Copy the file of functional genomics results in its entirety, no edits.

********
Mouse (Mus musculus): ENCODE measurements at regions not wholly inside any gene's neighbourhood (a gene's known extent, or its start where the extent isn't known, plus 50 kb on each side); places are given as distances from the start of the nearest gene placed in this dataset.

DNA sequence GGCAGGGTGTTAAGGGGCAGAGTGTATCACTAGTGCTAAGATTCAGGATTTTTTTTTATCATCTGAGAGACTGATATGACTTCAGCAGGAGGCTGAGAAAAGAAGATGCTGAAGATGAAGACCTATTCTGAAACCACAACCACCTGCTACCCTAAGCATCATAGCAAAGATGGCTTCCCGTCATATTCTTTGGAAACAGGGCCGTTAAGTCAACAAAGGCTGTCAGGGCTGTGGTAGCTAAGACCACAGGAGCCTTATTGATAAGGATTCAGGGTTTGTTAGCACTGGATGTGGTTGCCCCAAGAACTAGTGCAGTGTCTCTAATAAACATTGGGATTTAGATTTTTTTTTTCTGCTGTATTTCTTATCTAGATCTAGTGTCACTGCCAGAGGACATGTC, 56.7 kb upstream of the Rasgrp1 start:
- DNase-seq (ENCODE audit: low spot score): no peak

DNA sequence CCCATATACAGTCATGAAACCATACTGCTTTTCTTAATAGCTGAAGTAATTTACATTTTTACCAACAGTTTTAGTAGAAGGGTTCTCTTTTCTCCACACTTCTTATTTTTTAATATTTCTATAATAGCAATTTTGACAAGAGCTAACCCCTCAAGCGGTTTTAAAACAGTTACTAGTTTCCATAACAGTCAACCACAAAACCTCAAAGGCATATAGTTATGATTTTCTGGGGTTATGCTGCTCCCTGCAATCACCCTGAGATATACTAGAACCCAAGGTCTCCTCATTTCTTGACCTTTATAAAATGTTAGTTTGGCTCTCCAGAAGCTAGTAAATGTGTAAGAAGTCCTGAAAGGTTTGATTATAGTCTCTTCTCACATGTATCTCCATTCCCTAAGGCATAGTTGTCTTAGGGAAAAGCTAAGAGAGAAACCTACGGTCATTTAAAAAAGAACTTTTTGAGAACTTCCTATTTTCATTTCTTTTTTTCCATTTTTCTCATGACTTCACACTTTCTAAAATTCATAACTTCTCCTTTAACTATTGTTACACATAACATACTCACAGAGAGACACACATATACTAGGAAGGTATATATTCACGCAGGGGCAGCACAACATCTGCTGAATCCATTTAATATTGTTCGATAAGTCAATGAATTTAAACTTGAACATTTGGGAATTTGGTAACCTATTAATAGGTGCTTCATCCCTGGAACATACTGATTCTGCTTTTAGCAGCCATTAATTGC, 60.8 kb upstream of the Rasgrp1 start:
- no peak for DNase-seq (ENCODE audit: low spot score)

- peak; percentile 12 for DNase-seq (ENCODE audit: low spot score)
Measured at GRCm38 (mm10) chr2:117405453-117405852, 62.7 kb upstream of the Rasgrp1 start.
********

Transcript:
Mouse (Mus musculus): ENCODE measurements at regions not wholly inside any gene's neighbourhood (a gene's known extent, or its start where the extent isn't known, plus 50 kb on each side); places are given as distances from the start of the nearest gene placed in this dataset.

DNA sequence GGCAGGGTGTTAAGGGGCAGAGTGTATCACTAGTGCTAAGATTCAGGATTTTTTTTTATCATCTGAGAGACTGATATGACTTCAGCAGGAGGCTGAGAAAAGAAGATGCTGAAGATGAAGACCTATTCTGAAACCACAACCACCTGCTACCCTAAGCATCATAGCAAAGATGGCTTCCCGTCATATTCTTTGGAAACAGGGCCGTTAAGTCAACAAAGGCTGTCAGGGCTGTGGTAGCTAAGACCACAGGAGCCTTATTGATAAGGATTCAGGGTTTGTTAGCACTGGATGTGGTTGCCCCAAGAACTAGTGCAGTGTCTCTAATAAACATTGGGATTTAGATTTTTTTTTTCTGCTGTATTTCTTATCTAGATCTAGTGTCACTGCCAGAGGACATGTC, 56.7 kb upstream of the Rasgrp1 start:
- DNase-seq (ENCODE audit: low spot score): no peak

DNA sequence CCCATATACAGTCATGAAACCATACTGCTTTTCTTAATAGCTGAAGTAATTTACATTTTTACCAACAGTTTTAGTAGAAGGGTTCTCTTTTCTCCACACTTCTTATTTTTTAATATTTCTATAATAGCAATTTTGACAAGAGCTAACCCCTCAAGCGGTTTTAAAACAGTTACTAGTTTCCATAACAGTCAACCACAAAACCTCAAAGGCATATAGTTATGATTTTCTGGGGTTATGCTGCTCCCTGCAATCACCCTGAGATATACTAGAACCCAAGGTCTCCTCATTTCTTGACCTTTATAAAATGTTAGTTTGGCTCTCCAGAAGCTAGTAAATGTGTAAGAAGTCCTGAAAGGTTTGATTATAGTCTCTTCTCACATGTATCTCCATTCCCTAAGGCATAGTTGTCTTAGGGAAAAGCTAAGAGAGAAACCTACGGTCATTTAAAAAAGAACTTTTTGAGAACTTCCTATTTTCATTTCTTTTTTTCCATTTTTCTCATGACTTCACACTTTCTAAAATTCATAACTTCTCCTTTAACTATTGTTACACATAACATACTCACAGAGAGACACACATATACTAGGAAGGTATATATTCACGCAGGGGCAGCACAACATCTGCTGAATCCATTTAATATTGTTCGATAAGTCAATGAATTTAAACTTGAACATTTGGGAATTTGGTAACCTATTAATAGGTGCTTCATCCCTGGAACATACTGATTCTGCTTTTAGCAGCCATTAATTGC, 60.8 kb upstream of the Rasgrp1 start:
- no peak for DNase-seq (ENCODE audit: low spot score)

- peak; percentile 12 for DNase-seq (ENCODE audit: low spot score)
Measured at GRCm38 (mm10) chr2:117405453-117405852, 62.7 kb upstream of the Rasgrp1 start.